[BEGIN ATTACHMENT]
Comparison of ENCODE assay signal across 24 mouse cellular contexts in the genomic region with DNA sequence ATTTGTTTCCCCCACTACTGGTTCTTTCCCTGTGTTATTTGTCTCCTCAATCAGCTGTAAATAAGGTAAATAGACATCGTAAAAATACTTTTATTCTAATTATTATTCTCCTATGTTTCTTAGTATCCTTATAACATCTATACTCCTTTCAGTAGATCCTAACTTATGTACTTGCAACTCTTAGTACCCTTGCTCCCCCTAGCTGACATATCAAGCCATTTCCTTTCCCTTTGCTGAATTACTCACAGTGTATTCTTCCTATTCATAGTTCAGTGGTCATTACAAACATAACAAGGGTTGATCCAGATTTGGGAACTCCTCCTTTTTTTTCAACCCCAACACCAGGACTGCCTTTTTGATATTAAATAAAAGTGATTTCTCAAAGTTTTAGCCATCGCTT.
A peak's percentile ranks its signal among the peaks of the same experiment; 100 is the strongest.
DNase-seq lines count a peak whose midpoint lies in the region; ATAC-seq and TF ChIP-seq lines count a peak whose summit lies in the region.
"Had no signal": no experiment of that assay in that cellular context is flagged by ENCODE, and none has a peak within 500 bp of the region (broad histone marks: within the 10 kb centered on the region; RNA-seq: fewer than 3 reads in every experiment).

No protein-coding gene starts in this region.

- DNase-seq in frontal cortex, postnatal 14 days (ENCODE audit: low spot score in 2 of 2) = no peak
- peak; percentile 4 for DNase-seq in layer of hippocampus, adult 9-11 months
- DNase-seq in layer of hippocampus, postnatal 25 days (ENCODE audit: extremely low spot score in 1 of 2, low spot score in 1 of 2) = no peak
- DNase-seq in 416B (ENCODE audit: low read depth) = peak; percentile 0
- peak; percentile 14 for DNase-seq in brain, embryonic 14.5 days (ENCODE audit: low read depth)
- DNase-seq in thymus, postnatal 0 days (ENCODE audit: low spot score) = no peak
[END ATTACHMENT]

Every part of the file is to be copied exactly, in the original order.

Comparison of ENCODE assay signal across 24 mouse cellular contexts in the genomic region with DNA sequence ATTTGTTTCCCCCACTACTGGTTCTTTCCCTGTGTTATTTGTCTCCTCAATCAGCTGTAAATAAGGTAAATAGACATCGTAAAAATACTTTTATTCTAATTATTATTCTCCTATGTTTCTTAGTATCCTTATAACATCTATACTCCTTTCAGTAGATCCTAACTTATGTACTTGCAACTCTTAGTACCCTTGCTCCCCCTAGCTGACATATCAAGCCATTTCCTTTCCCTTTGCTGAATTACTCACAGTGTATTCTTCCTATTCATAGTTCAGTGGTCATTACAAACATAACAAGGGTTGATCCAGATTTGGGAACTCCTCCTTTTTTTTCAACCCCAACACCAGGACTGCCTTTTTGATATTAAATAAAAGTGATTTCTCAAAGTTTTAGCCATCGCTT.
A peak's percentile ranks its signal among the peaks of the same experiment; 100 is the strongest.
DNase-seq lines count a peak whose midpoint lies in the region; ATAC-seq and TF ChIP-seq lines count a peak whose summit lies in the region.
"Had no signal": no experiment of that assay in that cellular context is flagged by ENCODE, and none has a peak within 500 bp of the region (broad histone marks: within the 10 kb centered on the region; RNA-seq: fewer than 3 reads in every experiment).

No protein-coding gene starts in this region.

- DNase-seq in frontal cortex, postnatal 14 days (ENCODE audit: low spot score in 2 of 2) = no peak
- peak; percentile 4 for DNase-seq in layer of hippocampus, adult 9-11 months
- DNase-seq in layer of hippocampus, postnatal 25 days (ENCODE audit: extremely low spot score in 1 of 2, low spot score in 1 of 2) = no peak
- DNase-seq in 416B (ENCODE audit: low read depth) = peak; percentile 0
- peak; percentile 14 for DNase-seq in brain, embryonic 14.5 days (ENCODE audit: low read depth)
- DNase-seq in thymus, postnatal 0 days (ENCODE audit: low spot score) = no peak